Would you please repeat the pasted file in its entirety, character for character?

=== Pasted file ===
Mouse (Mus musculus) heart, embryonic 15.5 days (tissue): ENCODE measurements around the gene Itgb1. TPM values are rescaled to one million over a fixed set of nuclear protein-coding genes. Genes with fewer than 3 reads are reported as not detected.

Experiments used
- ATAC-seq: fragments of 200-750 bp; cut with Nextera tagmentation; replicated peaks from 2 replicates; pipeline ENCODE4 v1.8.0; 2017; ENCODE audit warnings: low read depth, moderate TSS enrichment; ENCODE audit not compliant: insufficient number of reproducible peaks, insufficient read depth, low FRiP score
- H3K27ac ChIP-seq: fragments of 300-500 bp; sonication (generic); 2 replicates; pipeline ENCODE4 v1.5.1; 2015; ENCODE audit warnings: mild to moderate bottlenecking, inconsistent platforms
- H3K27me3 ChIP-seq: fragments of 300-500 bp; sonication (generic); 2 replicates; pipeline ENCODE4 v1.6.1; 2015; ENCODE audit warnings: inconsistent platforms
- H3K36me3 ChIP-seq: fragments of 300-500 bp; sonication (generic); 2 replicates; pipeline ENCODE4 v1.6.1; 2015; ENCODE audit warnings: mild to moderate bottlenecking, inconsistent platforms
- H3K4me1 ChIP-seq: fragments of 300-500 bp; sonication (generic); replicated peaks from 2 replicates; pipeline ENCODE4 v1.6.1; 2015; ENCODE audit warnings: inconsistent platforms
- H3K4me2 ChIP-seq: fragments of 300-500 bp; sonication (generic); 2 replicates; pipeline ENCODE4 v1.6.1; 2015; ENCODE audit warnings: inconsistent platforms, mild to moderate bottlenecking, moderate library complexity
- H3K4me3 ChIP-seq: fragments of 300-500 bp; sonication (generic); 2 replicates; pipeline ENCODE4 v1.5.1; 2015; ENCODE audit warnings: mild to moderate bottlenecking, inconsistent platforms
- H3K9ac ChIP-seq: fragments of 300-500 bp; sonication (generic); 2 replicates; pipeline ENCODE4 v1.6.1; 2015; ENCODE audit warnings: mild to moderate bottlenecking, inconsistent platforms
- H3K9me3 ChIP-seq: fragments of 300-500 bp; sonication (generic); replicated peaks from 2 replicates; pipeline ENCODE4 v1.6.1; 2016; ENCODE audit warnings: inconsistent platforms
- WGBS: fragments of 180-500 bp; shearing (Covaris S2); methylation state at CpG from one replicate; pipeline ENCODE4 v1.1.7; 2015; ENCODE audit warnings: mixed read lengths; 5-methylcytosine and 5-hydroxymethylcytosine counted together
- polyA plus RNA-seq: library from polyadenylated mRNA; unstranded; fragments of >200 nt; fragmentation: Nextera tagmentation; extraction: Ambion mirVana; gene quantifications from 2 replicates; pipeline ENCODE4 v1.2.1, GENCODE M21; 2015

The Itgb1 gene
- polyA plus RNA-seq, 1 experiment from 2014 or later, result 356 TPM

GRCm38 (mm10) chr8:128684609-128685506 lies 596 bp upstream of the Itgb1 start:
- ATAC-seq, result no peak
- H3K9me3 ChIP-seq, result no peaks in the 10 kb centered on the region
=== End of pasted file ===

Mouse (Mus musculus) heart, embryonic 15.5 days (tissue): ENCODE measurements around the gene Itgb1. TPM values are rescaled to one million over a fixed set of nuclear protein-coding genes. Genes with fewer than 3 reads are reported as not detected.

Experiments used
- ATAC-seq: fragments of 200-750 bp; cut with Nextera tagmentation; replicated peaks from 2 replicates; pipeline ENCODE4 v1.8.0; 2017; ENCODE audit warnings: low read depth, moderate TSS enrichment; ENCODE audit not compliant: insufficient number of reproducible peaks, insufficient read depth, low FRiP score
- H3K27ac ChIP-seq: fragments of 300-500 bp; sonication (generic); 2 replicates; pipeline ENCODE4 v1.5.1; 2015; ENCODE audit warnings: mild to moderate bottlenecking, inconsistent platforms
- H3K27me3 ChIP-seq: fragments of 300-500 bp; sonication (generic); 2 replicates; pipeline ENCODE4 v1.6.1; 2015; ENCODE audit warnings: inconsistent platforms
- H3K36me3 ChIP-seq: fragments of 300-500 bp; sonication (generic); 2 replicates; pipeline ENCODE4 v1.6.1; 2015; ENCODE audit warnings: mild to moderate bottlenecking, inconsistent platforms
- H3K4me1 ChIP-seq: fragments of 300-500 bp; sonication (generic); replicated peaks from 2 replicates; pipeline ENCODE4 v1.6.1; 2015; ENCODE audit warnings: inconsistent platforms
- H3K4me2 ChIP-seq: fragments of 300-500 bp; sonication (generic); 2 replicates; pipeline ENCODE4 v1.6.1; 2015; ENCODE audit warnings: inconsistent platforms, mild to moderate bottlenecking, moderate library complexity
- H3K4me3 ChIP-seq: fragments of 300-500 bp; sonication (generic); 2 replicates; pipeline ENCODE4 v1.5.1; 2015; ENCODE audit warnings: mild to moderate bottlenecking, inconsistent platforms
- H3K9ac ChIP-seq: fragments of 300-500 bp; sonication (generic); 2 replicates; pipeline ENCODE4 v1.6.1; 2015; ENCODE audit warnings: mild to moderate bottlenecking, inconsistent platforms
- H3K9me3 ChIP-seq: fragments of 300-500 bp; sonication (generic); replicated peaks from 2 replicates; pipeline ENCODE4 v1.6.1; 2016; ENCODE audit warnings: inconsistent platforms
- WGBS: fragments of 180-500 bp; shearing (Covaris S2); methylation state at CpG from one replicate; pipeline ENCODE4 v1.1.7; 2015; ENCODE audit warnings: mixed read lengths; 5-methylcytosine and 5-hydroxymethylcytosine counted together
- polyA plus RNA-seq: library from polyadenylated mRNA; unstranded; fragments of >200 nt; fragmentation: Nextera tagmentation; extraction: Ambion mirVana; gene quantifications from 2 replicates; pipeline ENCODE4 v1.2.1, GENCODE M21; 2015

The Itgb1 gene
- polyA plus RNA-seq, 1 experiment from 2014 or later, result 356 TPM

GRCm38 (mm10) chr8:128684609-128685506 lies 596 bp upstream of the Itgb1 start:
- ATAC-seq, result no peak
- H3K9me3 ChIP-seq, result no peaks in the 10 kb centered on the region